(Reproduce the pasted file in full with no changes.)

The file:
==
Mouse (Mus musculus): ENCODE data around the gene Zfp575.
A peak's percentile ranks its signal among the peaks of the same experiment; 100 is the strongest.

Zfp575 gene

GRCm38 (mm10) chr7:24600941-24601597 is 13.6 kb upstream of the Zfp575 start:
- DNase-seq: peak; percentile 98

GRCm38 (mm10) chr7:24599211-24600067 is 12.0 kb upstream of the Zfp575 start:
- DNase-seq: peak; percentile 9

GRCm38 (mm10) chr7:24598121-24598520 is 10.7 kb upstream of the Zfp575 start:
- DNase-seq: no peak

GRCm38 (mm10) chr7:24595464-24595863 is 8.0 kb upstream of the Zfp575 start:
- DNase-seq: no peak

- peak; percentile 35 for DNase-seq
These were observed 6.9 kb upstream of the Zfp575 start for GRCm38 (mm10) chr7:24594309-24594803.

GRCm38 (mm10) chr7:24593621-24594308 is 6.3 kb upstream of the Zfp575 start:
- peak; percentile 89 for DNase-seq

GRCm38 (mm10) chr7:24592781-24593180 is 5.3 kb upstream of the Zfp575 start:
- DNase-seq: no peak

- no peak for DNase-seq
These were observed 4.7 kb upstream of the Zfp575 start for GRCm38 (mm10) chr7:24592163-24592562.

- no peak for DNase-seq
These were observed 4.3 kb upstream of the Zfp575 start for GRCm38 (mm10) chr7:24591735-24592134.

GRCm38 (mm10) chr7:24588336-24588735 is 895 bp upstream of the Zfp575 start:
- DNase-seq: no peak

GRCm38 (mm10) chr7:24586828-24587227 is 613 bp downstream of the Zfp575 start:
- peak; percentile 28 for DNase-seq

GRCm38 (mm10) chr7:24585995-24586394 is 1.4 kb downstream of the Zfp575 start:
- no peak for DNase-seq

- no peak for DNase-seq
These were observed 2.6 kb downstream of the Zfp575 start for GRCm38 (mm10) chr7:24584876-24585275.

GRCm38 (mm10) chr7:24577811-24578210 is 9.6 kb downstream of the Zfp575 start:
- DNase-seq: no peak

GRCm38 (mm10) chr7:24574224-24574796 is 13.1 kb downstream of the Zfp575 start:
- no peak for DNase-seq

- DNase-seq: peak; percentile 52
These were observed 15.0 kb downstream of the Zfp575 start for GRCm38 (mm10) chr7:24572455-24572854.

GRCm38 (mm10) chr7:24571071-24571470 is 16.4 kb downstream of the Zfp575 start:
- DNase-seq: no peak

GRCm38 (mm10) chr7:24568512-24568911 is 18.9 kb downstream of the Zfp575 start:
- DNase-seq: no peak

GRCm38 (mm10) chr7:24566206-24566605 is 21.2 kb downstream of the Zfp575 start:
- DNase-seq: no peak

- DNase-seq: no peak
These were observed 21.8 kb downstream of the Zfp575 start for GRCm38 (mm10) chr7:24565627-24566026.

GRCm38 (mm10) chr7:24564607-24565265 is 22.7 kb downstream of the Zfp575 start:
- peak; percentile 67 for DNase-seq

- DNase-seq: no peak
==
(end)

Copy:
Mouse (Mus musculus): ENCODE data around the gene Zfp575.
A peak's percentile ranks its signal among the peaks of the same experiment; 100 is the strongest.

Zfp575 gene

GRCm38 (mm10) chr7:24600941-24601597 is 13.6 kb upstream of the Zfp575 start:
- DNase-seq: peak; percentile 98

GRCm38 (mm10) chr7:24599211-24600067 is 12.0 kb upstream of the Zfp575 start:
- DNase-seq: peak; percentile 9

GRCm38 (mm10) chr7:24598121-24598520 is 10.7 kb upstream of the Zfp575 start:
- DNase-seq: no peak

GRCm38 (mm10) chr7:24595464-24595863 is 8.0 kb upstream of the Zfp575 start:
- DNase-seq: no peak

- peak; percentile 35 for DNase-seq
These were observed 6.9 kb upstream of the Zfp575 start for GRCm38 (mm10) chr7:24594309-24594803.

GRCm38 (mm10) chr7:24593621-24594308 is 6.3 kb upstream of the Zfp575 start:
- peak; percentile 89 for DNase-seq

GRCm38 (mm10) chr7:24592781-24593180 is 5.3 kb upstream of the Zfp575 start:
- DNase-seq: no peak

- no peak for DNase-seq
These were observed 4.7 kb upstream of the Zfp575 start for GRCm38 (mm10) chr7:24592163-24592562.

- no peak for DNase-seq
These were observed 4.3 kb upstream of the Zfp575 start for GRCm38 (mm10) chr7:24591735-24592134.

GRCm38 (mm10) chr7:24588336-24588735 is 895 bp upstream of the Zfp575 start:
- DNase-seq: no peak

GRCm38 (mm10) chr7:24586828-24587227 is 613 bp downstream of the Zfp575 start:
- peak; percentile 28 for DNase-seq

GRCm38 (mm10) chr7:24585995-24586394 is 1.4 kb downstream of the Zfp575 start:
- no peak for DNase-seq

- no peak for DNase-seq
These were observed 2.6 kb downstream of the Zfp575 start for GRCm38 (mm10) chr7:24584876-24585275.

GRCm38 (mm10) chr7:24577811-24578210 is 9.6 kb downstream of the Zfp575 start:
- DNase-seq: no peak

GRCm38 (mm10) chr7:24574224-24574796 is 13.1 kb downstream of the Zfp575 start:
- no peak for DNase-seq

- DNase-seq: peak; percentile 52
These were observed 15.0 kb downstream of the Zfp575 start for GRCm38 (mm10) chr7:24572455-24572854.

GRCm38 (mm10) chr7:24571071-24571470 is 16.4 kb downstream of the Zfp575 start:
- DNase-seq: no peak

GRCm38 (mm10) chr7:24568512-24568911 is 18.9 kb downstream of the Zfp575 start:
- DNase-seq: no peak

GRCm38 (mm10) chr7:24566206-24566605 is 21.2 kb downstream of the Zfp575 start:
- DNase-seq: no peak

- DNase-seq: no peak
These were observed 21.8 kb downstream of the Zfp575 start for GRCm38 (mm10) chr7:24565627-24566026.

GRCm38 (mm10) chr7:24564607-24565265 is 22.7 kb downstream of the Zfp575 start:
- peak; percentile 67 for DNase-seq

- DNase-seq: no peak